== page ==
June 10, 2010 -- After Katrina, they flocked to New Orleans. After Haiti, they tweeted and telethoned.
But for the most part, more than 50 days after a BP oil rig exploded in the Gulf of Mexico, the celebrity kingdom's not doing much.
Hollywood, usually quick to turn a crisis into a cause, remains relatively removed from the oil spill that began April 20. No rallies. No telethons. No tear-jerking "Oprah" special; no Brad Pitt wearing waders, wiping down oily pelicans. With a handful of exceptions, the celebrity response has been no response at all.
Why? For a town of performers, this particular tragedy may be lacking in drama.
Actor Edward Norton, who recently launched Crowdrise, an online platform that uses social networking to raise funds for a variety of causes, including the oil spill, speculated that the seeming lack of a human element is keeping Hollywood from diving into the crisis.
"I think that at the moment it feels, with the exception of the tragedy of the explosion itself and the loss of life, it feels environmental, not like a human tragedy," Norton told ABCNews.com at the Mashable Media Summit in New York City this week.
There has been talk: Actor Kevin Costner testified at Wednesday's House committee on Science and Technology hearing on Capitol Hill, saying he can provide an oil-separating technology "that is available immediately, a technology that will allow rigs to resume operation and put people back to work." Director Spike Lee urged President Obama on CNN to "go off," while actor Ted Danson proclaimed "no more ocean drilling."
And there has been some action. On Monday's edition of "The Colbert Report," Stephen Colbert declared that everytime he said the word "bing," the Microsoft search engine of the same name would donate $2,500 to oil-spill cleanup efforts. He managed to say "bing" 40 times in the subsequent 20 minutes (best usage: "Bing is a great Web site for doing Internet Web searches. I know that because I Googled it"), thereby raising $100,000 for a new charity, the Colbert Nation Gulf of America Fund. (Notably not the Gulf of Mexico fund because, as Colbert said, "We broke it, we bought it.")
Actress Victoria Principal donated $200,000 to Oceana and the Natural Resources Defense Council. Director James Cameron solicited advice for the Obama administration from underwater technology experts. Gulf Aid, a May 16 concert in New Orleans featuring John Legend, Lenny Kravitz, Mos Def and Ani DiFranco, raised more than $300,000 for the Gulf Relief Foundation.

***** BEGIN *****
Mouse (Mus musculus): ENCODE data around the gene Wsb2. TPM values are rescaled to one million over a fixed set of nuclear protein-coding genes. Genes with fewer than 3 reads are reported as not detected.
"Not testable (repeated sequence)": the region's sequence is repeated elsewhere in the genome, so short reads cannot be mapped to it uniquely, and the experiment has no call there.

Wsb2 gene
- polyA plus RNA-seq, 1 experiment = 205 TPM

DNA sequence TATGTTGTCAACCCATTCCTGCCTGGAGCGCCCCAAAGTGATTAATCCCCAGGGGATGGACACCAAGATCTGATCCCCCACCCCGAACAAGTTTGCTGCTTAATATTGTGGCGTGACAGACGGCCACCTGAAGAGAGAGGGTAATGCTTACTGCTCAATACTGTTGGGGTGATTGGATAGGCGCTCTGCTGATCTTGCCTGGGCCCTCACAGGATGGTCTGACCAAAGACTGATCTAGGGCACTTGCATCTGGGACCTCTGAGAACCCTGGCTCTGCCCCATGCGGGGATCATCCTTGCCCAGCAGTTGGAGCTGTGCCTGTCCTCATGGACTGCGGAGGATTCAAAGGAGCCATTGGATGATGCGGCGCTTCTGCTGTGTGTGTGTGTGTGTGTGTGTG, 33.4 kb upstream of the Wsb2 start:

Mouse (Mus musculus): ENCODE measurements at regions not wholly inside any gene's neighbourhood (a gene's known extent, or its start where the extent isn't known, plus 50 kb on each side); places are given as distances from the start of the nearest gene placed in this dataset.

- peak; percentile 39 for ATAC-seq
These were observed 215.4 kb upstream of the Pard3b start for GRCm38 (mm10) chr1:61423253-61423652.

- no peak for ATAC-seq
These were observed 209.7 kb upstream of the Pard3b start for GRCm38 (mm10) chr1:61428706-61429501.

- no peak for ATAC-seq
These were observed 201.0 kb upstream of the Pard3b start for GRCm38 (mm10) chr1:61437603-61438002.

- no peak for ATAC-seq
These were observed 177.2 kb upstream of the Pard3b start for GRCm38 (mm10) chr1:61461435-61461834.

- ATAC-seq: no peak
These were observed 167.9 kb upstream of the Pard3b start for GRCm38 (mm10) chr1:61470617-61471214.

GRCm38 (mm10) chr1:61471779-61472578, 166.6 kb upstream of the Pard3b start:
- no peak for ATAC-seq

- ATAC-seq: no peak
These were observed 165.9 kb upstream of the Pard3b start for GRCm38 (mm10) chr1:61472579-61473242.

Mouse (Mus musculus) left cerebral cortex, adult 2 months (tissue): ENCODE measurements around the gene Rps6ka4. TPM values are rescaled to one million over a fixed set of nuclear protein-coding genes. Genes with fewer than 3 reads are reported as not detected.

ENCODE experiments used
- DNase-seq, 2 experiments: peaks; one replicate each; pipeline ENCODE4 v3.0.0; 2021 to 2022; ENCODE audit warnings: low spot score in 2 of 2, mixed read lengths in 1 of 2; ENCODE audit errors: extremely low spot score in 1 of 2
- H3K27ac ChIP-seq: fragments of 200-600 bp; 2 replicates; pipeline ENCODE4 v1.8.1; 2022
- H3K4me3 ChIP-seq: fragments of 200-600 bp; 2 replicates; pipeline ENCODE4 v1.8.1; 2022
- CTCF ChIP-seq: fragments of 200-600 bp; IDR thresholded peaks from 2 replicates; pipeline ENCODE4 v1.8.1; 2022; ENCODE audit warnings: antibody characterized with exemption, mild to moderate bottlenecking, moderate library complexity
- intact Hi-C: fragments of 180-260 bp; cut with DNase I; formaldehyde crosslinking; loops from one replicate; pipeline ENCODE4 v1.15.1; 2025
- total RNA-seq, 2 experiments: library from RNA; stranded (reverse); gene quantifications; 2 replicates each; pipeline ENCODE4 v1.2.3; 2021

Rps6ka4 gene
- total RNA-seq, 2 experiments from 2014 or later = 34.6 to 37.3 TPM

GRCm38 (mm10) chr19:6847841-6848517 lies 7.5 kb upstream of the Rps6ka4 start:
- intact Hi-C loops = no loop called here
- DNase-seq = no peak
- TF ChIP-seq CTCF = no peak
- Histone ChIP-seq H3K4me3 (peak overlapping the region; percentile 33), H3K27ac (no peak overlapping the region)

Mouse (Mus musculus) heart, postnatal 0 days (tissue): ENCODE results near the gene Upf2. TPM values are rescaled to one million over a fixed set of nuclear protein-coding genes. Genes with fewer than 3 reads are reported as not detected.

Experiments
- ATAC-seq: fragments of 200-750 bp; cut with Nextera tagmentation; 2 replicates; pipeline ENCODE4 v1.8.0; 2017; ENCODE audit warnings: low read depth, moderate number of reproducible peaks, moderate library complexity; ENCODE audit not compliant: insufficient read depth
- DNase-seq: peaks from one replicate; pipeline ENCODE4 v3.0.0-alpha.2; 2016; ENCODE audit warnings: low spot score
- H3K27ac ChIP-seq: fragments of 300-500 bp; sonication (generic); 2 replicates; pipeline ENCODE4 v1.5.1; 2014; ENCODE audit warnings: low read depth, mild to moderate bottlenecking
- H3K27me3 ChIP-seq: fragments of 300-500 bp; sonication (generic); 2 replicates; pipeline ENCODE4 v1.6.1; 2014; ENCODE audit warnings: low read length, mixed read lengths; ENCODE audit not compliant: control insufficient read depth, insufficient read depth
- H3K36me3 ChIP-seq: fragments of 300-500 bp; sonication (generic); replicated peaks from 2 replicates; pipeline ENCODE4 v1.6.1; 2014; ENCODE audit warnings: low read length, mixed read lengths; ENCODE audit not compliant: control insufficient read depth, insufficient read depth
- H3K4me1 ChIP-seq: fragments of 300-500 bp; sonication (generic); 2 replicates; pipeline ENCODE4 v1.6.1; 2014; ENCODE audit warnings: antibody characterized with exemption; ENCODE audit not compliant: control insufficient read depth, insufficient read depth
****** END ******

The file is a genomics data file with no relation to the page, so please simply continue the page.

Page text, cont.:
No Grand Displays for Oil Spill
Worthy efforts, yes. But they're small potatoes compared to the haul Hollywood brought in after Hurricane Katrina and the Haiti earthquake.
In the days after January's earthquake, actors Angelina Jolie and Brad Pitt dropped $1 million on Doctors Without Borders. Madonna coughed up $250,000 for Partners in Health. In 2005, after Katrina, producer-rapper Sean "Diddy" Combs and rapper-businessman Jay-Z jointly donated $1 million to the Red Cross. Actor Nicolas Cage also gave $1 million.
It all added up. As of last month, according to Indiana University's Center on Philanthropy, donations to help Haiti amassed $1.3 billion, while dollars for Hurricane Katrina amounted to $5.3 billion.
Beyond the money, the grand displays stars made after Katrina and Haiti garnered attention. For the former, actor John Travolta revved up his private plane and jetted down to Baton Rouge, food supplies and tetanus vaccines in tow. Talk-show host Oprah Winfrey cut short her summer vacation to visit New Orleans and "personally assess how I could be best of service." At the NBC telethon to raise money for Katrina victims, rapper-producer Kanye West proclaimed that President Bush didn't care about black people.
Haiti also inspired a star-studded telethon, co-hosted by actor George Clooney and featuring some of music's biggest names, including Jay-Z, Bono, Alicia Keys and Justin Timberlake. Rapper Wyclef Jean made it the subject of one of the most ambitious text message and Twitter campaigns to date.
Haiti and Katrina got Pitt and Jolie, Clooney and West. The oil spill gets John Tesh and Sophie B. Hawkins.
Tesh, the Grammy award winning singer, just launched the Adopt a Fisherman project to support fishing families in Venice, La. Hawkins, who crooned the 1992 pop hit "Damn, I Wish I Was Your Lover," is donating all proceeds of her new single, "The Land, the Sea, the Sky," to the charity Water Keepers' Alliance, along with proceeds from three upcoming concerts.
"This could be the worst catastrophe of our lives and no one is acting fast enough," Hawkins said in an interview with ABCNews.com. "It is shocking me. I was at an event last night in Hollywood simply to promote my single and the fact that all proceeds from it are going to the oil spill and people acted like they had never heard of this crisis."
Loss of Life Not the Same
To be fair, the loss of human life from the oil spill doesn't compare to the hundreds that died after Hurricane Katrina or the hundreds of thousands that died in the Haiti Earthquake. Norton speculated that may be why Hollywood's hesitant to latch on.
"It's very easy to say, 'My money can help take medical supplies to these people who are suffering,' he said. "But I think people look at something like the oil spill and they sense that enormous corporations and government agencies are struggling with what to do and they think, 'What can I do?'"
What they can do: donate money, fly down to the Gulf, proclaim that they care. For those looking for a human hook, Hawkins pointed to the future.
"We're going to be so sick, we're going to be so toxic," she said. "Our children are not going to have oceans. There are so many people who could be doing so much.
"And I just don't think they know. We should be going in bus loads and plane loads with hay and soaking up this stuff. We have to act like pirates."